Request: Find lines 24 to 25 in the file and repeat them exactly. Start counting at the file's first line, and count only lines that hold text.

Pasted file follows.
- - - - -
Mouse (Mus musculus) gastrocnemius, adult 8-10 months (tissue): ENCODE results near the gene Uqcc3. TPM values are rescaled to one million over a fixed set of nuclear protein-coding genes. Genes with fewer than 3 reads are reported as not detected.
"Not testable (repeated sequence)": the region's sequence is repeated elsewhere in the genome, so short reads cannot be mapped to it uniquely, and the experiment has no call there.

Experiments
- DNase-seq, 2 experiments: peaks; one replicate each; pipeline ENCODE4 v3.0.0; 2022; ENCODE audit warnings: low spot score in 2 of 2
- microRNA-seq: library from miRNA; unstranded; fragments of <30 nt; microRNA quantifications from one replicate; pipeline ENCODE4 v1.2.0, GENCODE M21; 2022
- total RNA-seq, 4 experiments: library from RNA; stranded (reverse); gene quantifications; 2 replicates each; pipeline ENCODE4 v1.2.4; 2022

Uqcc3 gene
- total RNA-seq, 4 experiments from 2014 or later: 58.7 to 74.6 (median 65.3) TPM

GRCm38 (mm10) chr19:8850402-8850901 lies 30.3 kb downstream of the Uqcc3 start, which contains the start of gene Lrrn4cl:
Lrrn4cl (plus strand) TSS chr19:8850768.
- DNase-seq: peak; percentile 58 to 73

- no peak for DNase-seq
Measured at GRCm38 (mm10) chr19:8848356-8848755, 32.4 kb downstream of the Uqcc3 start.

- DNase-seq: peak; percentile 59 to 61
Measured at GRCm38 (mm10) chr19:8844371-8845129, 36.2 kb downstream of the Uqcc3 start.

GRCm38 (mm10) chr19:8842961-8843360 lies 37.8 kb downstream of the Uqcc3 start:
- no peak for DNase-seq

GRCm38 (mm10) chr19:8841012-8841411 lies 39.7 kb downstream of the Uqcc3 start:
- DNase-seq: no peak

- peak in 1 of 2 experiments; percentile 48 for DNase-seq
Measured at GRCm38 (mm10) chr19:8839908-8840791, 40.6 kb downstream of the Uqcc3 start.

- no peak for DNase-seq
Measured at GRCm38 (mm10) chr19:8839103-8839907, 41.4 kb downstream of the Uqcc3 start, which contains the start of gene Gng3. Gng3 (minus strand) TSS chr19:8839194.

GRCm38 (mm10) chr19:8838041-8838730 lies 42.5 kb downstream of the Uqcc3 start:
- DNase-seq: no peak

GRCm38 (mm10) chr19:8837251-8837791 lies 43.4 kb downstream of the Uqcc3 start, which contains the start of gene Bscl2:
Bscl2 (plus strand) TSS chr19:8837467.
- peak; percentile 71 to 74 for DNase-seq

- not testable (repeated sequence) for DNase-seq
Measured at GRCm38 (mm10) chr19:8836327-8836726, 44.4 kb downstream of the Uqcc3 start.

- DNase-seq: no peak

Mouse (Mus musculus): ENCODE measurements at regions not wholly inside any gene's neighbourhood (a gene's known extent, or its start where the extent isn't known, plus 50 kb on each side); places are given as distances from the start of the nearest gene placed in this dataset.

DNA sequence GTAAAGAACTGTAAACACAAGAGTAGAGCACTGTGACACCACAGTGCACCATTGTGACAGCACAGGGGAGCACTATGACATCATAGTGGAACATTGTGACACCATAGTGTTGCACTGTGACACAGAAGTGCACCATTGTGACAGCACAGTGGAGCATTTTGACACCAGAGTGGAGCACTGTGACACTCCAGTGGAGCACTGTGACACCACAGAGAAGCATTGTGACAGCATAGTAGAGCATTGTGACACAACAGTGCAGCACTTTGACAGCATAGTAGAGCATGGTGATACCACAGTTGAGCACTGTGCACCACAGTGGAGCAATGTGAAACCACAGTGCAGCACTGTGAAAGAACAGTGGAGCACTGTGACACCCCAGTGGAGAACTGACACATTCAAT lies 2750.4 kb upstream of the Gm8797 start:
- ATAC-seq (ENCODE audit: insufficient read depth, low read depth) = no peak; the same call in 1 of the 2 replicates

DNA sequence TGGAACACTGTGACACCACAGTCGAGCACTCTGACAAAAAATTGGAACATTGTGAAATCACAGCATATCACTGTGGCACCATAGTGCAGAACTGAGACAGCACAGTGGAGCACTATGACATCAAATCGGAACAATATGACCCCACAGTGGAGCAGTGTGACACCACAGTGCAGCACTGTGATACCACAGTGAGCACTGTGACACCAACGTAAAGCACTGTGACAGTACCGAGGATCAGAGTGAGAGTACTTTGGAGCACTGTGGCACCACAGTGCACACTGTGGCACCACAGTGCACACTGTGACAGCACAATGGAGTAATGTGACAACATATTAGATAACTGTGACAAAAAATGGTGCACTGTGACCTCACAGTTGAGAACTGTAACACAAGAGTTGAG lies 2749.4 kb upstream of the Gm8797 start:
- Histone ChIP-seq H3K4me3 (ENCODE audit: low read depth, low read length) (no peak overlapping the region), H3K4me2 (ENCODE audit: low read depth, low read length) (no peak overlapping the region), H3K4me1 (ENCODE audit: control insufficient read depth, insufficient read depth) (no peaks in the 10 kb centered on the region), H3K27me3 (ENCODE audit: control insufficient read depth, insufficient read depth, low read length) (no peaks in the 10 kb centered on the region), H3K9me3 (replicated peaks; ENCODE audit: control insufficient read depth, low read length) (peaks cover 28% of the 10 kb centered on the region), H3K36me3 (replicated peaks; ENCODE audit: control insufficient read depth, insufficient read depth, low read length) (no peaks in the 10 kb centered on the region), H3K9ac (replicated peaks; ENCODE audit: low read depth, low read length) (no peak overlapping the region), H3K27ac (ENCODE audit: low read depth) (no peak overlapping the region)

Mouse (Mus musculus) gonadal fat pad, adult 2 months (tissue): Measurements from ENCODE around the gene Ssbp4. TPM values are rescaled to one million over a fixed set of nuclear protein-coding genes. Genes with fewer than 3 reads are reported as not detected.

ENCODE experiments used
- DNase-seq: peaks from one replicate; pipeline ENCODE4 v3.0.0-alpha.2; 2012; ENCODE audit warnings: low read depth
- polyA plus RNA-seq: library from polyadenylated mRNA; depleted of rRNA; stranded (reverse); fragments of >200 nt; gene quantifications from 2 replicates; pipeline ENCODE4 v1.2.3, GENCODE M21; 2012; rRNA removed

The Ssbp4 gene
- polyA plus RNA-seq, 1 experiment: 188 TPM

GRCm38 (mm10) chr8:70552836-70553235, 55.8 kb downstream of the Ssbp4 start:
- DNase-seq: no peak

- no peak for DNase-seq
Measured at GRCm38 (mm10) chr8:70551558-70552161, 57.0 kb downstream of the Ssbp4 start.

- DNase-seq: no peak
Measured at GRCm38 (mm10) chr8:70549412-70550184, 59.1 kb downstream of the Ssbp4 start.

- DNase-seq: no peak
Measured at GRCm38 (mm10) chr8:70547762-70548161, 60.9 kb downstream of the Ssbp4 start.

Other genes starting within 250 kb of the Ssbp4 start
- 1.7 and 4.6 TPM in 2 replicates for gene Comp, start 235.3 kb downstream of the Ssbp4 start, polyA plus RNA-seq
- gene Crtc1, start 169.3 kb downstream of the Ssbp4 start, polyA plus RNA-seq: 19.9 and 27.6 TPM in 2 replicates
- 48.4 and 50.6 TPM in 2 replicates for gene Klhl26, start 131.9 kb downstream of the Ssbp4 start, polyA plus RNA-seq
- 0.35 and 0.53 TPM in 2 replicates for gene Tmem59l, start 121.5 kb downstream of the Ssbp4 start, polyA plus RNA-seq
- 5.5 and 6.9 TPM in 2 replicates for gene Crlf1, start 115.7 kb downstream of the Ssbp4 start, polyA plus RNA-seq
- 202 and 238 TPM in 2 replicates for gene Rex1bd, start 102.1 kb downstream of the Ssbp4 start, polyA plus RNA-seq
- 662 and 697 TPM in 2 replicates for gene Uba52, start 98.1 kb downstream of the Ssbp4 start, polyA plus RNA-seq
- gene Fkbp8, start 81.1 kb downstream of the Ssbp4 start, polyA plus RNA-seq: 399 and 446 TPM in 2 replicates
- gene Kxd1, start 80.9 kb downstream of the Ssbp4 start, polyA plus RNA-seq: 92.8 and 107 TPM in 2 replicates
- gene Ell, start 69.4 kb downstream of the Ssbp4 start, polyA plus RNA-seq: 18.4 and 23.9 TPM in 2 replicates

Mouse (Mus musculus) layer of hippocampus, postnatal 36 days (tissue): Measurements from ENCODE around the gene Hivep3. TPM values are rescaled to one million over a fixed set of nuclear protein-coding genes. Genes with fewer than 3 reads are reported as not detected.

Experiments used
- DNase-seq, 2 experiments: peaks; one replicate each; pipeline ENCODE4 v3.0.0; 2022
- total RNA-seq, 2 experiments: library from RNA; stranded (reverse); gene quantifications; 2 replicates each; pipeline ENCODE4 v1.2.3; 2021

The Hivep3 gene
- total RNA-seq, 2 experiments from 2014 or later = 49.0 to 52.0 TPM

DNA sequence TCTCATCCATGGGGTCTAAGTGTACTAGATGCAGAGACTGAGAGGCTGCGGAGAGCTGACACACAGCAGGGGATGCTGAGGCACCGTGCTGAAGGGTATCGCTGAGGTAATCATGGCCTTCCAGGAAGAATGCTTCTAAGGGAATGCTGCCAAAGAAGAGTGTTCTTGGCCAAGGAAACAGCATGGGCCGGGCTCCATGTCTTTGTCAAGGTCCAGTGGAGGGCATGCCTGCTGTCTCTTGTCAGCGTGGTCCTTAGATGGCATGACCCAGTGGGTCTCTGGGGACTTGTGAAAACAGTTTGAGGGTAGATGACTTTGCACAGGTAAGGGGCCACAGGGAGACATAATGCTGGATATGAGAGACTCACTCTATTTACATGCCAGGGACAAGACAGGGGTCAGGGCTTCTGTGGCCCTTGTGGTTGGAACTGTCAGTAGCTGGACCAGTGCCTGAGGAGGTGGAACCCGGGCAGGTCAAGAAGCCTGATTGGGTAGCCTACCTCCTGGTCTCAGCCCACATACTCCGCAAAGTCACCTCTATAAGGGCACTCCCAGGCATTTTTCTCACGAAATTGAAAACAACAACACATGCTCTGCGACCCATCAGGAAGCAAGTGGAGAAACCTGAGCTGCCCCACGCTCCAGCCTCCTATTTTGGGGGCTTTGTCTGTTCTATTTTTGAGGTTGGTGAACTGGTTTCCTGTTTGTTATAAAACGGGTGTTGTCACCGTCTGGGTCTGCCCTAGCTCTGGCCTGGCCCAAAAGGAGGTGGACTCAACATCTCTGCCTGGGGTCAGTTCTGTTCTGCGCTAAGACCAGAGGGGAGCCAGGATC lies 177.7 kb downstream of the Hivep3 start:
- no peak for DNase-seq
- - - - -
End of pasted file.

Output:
GRCm38 (mm10) chr19:8838041-8838730 lies 42.5 kb downstream of the Uqcc3 start:
- DNase-seq: no peak